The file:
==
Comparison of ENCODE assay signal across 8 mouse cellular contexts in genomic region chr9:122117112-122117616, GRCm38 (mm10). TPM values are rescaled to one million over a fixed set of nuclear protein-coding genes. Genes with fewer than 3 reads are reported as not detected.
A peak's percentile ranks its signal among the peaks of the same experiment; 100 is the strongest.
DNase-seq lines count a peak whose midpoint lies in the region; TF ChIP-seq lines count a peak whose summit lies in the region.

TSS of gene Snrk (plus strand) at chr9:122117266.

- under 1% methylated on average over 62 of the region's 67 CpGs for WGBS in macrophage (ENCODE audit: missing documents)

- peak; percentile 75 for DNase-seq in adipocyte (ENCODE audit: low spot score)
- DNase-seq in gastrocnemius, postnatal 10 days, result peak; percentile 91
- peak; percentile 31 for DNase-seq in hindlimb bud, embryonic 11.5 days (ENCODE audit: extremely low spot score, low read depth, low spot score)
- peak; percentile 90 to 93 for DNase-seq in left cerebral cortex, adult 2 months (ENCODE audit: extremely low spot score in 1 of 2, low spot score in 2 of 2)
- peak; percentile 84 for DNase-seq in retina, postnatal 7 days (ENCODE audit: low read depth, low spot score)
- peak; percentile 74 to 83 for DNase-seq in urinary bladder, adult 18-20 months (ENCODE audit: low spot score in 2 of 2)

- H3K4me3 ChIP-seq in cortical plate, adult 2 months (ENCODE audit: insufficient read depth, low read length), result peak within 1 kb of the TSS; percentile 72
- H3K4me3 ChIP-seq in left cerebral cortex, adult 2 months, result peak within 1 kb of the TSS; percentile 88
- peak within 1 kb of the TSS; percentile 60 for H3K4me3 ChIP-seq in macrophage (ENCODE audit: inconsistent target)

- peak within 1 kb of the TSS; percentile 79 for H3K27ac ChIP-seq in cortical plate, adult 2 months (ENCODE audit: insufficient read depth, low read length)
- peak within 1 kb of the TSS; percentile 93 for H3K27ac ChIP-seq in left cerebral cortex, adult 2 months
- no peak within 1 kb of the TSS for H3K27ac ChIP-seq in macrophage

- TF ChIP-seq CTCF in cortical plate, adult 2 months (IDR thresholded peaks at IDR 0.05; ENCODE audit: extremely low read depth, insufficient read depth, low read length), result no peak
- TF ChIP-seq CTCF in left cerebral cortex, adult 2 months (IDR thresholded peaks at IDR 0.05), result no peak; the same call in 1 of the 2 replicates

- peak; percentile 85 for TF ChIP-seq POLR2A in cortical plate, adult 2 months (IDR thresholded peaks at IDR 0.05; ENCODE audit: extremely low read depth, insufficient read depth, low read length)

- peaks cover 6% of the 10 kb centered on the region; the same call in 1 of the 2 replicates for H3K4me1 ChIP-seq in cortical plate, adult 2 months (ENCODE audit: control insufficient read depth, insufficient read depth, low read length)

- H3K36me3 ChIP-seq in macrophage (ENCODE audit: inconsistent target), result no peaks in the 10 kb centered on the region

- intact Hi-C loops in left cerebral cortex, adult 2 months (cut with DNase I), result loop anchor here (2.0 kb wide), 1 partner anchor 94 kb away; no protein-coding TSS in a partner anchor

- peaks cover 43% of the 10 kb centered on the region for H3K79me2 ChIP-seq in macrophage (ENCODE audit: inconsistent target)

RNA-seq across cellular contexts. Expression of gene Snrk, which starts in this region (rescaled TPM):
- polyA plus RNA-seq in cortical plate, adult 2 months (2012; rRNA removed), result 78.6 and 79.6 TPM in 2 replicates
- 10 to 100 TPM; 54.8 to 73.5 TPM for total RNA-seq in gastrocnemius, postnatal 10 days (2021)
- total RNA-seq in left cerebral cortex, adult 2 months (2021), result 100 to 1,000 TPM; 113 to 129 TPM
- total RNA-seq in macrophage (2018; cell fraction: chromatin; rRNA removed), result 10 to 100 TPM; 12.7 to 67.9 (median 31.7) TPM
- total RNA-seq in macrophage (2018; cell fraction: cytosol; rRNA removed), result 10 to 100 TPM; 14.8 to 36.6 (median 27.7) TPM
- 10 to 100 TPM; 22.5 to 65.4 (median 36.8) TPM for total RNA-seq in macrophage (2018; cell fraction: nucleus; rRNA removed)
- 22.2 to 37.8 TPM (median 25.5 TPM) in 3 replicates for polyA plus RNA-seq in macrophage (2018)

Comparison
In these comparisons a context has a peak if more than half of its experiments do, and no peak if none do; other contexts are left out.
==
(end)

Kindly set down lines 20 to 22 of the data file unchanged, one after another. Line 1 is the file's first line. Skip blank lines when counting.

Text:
- peak; percentile 85 for TF ChIP-seq POLR2A in cortical plate, adult 2 months (IDR thresholded peaks at IDR 0.05; ENCODE audit: extremely low read depth, insufficient read depth, low read length)

- peaks cover 6% of the 10 kb centered on the region; the same call in 1 of the 2 replicates for H3K4me1 ChIP-seq in cortical plate, adult 2 months (ENCODE audit: control insufficient read depth, insufficient read depth, low read length)

- H3K36me3 ChIP-seq in macrophage (ENCODE audit: inconsistent target), result no peaks in the 10 kb centered on the region